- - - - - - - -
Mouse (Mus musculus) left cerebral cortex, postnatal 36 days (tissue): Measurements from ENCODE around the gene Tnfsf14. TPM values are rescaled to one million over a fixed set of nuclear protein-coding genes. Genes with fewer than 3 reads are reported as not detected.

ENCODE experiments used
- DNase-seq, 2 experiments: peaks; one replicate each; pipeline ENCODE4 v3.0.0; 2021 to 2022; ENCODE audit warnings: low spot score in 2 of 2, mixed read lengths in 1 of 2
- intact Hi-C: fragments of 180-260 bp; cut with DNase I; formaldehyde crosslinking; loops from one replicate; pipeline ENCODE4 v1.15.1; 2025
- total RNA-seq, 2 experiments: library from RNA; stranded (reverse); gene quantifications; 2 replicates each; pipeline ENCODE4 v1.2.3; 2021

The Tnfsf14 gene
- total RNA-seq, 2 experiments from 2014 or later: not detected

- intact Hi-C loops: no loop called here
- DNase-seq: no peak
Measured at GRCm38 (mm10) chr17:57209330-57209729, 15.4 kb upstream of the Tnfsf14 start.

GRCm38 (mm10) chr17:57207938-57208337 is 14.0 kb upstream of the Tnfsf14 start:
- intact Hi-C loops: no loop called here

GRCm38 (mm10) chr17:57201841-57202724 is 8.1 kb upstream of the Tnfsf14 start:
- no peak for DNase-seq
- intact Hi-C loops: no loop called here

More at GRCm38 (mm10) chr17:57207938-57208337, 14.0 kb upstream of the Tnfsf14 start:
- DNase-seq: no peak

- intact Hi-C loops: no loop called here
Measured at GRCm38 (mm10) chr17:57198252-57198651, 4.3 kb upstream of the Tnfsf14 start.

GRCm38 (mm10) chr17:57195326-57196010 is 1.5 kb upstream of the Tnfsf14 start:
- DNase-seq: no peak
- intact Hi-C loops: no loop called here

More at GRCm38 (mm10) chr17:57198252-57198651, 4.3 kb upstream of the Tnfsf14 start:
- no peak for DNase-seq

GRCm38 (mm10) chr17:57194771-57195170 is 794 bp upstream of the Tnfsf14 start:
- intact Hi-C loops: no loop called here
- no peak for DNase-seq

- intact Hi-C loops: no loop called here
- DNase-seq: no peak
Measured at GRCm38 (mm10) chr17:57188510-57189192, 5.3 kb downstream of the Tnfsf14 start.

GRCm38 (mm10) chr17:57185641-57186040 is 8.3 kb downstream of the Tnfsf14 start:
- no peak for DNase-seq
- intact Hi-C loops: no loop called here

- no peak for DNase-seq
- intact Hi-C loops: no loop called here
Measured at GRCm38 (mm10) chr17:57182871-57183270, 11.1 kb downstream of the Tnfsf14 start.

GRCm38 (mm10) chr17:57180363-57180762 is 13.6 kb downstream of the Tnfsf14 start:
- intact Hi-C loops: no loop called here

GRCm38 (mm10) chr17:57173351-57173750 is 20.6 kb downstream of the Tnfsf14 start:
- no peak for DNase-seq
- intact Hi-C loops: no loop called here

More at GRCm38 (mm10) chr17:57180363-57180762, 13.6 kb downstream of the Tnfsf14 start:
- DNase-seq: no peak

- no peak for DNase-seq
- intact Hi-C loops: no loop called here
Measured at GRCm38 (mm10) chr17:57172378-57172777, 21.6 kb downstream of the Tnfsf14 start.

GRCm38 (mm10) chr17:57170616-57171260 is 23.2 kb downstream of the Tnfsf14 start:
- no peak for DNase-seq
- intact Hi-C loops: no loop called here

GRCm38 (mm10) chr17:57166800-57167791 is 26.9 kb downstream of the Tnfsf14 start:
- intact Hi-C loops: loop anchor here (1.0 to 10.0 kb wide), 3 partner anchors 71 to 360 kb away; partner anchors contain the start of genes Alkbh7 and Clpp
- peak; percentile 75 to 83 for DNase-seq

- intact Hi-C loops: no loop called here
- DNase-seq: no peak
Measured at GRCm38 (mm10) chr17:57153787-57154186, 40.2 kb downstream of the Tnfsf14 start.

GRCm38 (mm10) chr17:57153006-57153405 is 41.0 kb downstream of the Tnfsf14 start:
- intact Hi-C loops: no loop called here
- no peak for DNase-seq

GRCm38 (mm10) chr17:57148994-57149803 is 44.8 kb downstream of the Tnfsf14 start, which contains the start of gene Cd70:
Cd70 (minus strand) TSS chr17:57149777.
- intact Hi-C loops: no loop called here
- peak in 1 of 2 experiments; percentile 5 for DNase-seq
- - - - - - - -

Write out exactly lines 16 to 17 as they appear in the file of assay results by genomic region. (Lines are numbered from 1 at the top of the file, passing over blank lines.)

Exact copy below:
More at GRCm38 (mm10) chr17:57207938-57208337, 14.0 kb upstream of the Tnfsf14 start:
- DNase-seq: no peak